Publish Date: August 3, 2011
Health Affairs recently published a study examining nurse staffing ratios in California in comparison to those in similar United States hospitals. The article adds to the debate on whether nurse staffing ratio mandates actually improve the quality of patient care. The study found that California’s 2004 legislative mandate for nurse-to-patient ratios resulted in roughly an additional half-hour of nursing per adjusted patient day beyond what would have otherwise been expected and did not reduce the nurse workforce skill level as some feared.
AORN Government Affairs monitors nurse staffing ratio and safe staffing legislation. There are generally two approaches to nurse staffing bills: (i) mandatory nurse-to-patient staffing ratios determined by state law, and (ii) requirements in state law that each facility establish its own nursing plan in accordance with its needs. Neither approach directly addresses perioperative nursing.
Mandatory nurse staffing ratio bills would establish minimum staffing levels and nurse-to-patient ratios for each department or unit of the hospital and sometimes include ASCs. California implemented its staffing ratio bill in 2004 and remains the only state to have implemented nurse staffing ratios. At least six states have seen staffing ratio bill activity this year – Florida, Illinois, Massachusetts, New York, Pennsylvania and Texas. AORN is monitoring these bills and does not expect significant movement in any of these states at this time.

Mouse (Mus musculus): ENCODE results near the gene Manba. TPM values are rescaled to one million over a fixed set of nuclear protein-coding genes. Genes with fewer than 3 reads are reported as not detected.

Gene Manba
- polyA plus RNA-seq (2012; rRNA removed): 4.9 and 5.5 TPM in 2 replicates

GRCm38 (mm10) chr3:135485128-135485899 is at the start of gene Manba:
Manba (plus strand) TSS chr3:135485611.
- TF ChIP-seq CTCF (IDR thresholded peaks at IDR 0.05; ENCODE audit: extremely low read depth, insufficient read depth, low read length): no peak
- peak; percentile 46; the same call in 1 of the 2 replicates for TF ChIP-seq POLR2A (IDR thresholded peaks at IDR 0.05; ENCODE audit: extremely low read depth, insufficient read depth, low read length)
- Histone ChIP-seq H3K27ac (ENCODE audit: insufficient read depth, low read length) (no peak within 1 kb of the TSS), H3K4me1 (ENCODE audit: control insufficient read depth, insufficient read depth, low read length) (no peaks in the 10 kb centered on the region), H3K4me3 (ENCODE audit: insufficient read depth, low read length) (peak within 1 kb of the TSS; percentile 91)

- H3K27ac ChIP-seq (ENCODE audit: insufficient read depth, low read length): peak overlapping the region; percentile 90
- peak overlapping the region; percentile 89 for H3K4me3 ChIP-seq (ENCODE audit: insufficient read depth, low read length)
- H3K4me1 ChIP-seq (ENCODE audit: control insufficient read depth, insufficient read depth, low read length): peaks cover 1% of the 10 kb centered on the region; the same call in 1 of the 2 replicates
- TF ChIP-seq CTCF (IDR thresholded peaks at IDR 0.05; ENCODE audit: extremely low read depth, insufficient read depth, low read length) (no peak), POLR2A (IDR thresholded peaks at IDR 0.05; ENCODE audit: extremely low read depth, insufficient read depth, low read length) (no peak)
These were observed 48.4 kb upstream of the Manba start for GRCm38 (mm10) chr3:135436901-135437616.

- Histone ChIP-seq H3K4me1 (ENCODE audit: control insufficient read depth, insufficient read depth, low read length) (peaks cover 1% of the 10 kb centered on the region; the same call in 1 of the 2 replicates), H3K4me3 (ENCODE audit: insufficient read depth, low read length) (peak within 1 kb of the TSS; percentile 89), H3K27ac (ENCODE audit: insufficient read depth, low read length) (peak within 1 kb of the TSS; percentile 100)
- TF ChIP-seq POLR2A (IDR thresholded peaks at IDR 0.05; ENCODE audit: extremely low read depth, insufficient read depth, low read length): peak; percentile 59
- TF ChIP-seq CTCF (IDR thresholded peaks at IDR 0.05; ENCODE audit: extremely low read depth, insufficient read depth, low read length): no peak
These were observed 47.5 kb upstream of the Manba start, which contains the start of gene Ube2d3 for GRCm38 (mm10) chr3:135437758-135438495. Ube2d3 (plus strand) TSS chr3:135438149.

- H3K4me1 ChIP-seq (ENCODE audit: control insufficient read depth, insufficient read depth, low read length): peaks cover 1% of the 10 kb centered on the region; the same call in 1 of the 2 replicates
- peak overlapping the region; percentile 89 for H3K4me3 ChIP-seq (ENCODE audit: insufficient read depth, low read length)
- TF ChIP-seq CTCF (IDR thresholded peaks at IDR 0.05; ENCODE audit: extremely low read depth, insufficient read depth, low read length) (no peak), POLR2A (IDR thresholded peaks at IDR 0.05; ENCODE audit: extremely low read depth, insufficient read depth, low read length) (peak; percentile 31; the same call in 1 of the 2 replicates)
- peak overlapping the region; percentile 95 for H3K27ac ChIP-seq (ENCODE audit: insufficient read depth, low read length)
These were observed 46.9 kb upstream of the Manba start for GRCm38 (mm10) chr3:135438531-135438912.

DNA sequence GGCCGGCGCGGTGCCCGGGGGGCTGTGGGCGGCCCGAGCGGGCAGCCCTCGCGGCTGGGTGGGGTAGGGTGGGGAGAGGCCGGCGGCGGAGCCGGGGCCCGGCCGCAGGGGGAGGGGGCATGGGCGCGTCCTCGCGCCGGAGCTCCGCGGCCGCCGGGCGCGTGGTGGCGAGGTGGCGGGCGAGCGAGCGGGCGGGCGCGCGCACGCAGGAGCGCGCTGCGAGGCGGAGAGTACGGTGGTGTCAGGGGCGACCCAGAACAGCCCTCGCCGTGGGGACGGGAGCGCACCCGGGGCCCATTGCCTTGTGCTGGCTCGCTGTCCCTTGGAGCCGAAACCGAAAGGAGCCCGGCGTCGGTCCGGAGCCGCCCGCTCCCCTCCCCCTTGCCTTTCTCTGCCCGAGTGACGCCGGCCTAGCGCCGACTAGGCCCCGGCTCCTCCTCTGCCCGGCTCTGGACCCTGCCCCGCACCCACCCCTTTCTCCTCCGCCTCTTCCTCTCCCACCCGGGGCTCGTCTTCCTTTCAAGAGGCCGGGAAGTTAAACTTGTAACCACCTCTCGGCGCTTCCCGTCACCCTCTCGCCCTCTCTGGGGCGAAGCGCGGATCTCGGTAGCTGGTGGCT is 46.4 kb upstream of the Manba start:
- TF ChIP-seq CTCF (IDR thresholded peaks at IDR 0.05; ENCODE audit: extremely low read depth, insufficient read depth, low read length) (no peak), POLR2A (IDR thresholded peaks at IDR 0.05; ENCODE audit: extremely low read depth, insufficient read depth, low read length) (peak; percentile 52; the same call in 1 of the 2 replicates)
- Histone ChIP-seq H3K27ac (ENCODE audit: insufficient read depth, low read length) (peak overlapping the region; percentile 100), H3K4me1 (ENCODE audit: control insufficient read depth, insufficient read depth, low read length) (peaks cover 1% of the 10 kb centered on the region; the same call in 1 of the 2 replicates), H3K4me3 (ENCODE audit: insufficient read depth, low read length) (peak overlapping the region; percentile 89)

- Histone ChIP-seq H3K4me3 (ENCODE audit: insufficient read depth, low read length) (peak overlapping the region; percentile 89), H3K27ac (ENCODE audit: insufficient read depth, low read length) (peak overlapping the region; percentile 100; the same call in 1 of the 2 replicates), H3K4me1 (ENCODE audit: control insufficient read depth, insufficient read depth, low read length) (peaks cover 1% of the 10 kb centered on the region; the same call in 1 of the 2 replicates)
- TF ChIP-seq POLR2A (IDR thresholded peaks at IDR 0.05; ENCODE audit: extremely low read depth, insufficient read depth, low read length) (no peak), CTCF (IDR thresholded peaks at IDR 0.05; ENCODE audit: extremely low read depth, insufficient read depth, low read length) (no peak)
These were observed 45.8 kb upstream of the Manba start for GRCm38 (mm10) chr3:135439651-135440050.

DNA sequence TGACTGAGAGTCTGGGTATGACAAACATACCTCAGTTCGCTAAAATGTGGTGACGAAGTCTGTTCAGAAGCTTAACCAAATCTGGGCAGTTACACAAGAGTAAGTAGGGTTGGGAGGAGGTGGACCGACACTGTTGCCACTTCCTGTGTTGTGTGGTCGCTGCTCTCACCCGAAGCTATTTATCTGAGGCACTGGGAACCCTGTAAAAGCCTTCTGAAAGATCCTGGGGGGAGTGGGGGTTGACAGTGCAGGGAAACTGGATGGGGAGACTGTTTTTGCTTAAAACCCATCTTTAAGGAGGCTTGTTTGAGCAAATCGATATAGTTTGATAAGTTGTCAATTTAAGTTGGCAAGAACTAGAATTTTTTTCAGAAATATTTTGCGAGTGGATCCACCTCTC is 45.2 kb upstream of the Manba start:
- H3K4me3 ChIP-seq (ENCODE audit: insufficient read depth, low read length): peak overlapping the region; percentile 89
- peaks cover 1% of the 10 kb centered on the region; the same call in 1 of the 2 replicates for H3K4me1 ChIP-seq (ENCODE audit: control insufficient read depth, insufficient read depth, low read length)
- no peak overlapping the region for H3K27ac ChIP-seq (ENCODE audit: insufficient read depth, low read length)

The American Nurses Association has taken an alternate approach for nurse staffing levels at the federal level but has not developed an approach at the state level. ANA would not legislate minimum staffing levels, but would require hospitals to set their own staffing plans for each department or unit based on patient acuity, patient numbers, nurse skills and experience, support staff and technology. ANA’s legislative model supports nurses creating staffing plans specific to the facility, unit and patient population, and then holding facilities accountable for adherence to those staffing plans. We have seen bills modeled after the ANA approach in Florida, Iowa, Massachusetts, Missouri and Pennsylvania this year.
The Health Affairs study noted that none of the alternatives to fixed nurse staffing mandates – mandating mechanisms at the hospital level to determine evidence-based staffing levels without mandating the actual levels, requiring public reporting of hospital nurse staffing, and limiting mandatory overtime by nurses – have been rigorously evaluated for effectiveness. The study recommended evaluation of these other policy options to help inform the choices currently being considered by states and hospitals.
As to the effectiveness of California’s mandate, the Health Affairs study found that whether the cost of increased staffing provides adequate returns compared to other quality-improving initiatives remains to be determined, although the cost associated with increasing numbers of registered nurses may be offset by the costs of avoided poor outcomes and adverse events. The study authors recommended that policy makers consider linking any staffing mandate with registered nurse workforce development and training programs to provide adequate numbers of qualified nurses to meet a mandate. The Health Affairs study did not directly address perioperative nursing or operating room staffing. AORN Government Affairs will continue to monitor nurse staffing initiatives and work with our state legislative coordinators and NLC members to identify activities and developments in each state.